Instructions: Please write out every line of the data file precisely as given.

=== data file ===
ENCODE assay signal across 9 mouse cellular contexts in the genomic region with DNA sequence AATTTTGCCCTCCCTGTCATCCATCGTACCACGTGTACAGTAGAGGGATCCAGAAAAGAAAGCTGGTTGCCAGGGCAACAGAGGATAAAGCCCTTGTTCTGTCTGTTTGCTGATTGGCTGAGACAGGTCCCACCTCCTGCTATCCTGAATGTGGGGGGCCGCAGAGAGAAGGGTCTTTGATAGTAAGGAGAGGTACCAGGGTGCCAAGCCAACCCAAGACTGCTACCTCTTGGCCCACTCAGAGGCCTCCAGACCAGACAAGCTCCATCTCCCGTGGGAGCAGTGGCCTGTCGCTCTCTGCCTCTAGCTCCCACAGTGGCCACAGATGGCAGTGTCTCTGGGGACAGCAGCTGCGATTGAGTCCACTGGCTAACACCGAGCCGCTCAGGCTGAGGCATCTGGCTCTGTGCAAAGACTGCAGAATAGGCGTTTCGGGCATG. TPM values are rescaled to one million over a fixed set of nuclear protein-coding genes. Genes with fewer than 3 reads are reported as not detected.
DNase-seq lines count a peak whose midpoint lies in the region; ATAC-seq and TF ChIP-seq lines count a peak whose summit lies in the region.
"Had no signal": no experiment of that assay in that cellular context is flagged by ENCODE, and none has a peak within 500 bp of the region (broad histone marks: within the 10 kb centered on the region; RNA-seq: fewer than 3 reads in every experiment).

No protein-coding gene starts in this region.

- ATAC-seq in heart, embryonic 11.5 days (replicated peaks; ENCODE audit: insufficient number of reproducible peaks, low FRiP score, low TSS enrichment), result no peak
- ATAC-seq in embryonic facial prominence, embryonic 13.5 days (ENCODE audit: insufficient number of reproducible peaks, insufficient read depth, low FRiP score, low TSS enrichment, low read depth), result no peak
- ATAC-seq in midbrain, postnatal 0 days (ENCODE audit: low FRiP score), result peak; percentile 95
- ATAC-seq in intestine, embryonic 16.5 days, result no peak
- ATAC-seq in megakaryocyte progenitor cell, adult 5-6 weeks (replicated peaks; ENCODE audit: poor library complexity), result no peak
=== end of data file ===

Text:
ENCODE assay signal across 9 mouse cellular contexts in the genomic region with DNA sequence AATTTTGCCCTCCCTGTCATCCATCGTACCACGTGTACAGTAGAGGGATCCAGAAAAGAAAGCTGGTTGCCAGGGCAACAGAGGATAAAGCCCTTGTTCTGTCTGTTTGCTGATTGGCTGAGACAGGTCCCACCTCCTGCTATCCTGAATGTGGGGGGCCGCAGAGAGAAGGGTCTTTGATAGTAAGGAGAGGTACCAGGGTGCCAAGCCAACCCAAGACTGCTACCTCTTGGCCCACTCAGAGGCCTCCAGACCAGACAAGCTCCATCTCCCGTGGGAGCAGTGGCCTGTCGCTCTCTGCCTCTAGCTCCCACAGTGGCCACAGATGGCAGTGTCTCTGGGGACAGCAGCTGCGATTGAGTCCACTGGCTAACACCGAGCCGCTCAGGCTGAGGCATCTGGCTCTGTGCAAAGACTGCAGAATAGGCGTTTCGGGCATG. TPM values are rescaled to one million over a fixed set of nuclear protein-coding genes. Genes with fewer than 3 reads are reported as not detected.
DNase-seq lines count a peak whose midpoint lies in the region; ATAC-seq and TF ChIP-seq lines count a peak whose summit lies in the region.
"Had no signal": no experiment of that assay in that cellular context is flagged by ENCODE, and none has a peak within 500 bp of the region (broad histone marks: within the 10 kb centered on the region; RNA-seq: fewer than 3 reads in every experiment).

No protein-coding gene starts in this region.

- ATAC-seq in heart, embryonic 11.5 days (replicated peaks; ENCODE audit: insufficient number of reproducible peaks, low FRiP score, low TSS enrichment), result no peak
- ATAC-seq in embryonic facial prominence, embryonic 13.5 days (ENCODE audit: insufficient number of reproducible peaks, insufficient read depth, low FRiP score, low TSS enrichment, low read depth), result no peak
- ATAC-seq in midbrain, postnatal 0 days (ENCODE audit: low FRiP score), result peak; percentile 95
- ATAC-seq in intestine, embryonic 16.5 days, result no peak
- ATAC-seq in megakaryocyte progenitor cell, adult 5-6 weeks (replicated peaks; ENCODE audit: poor library complexity), result no peak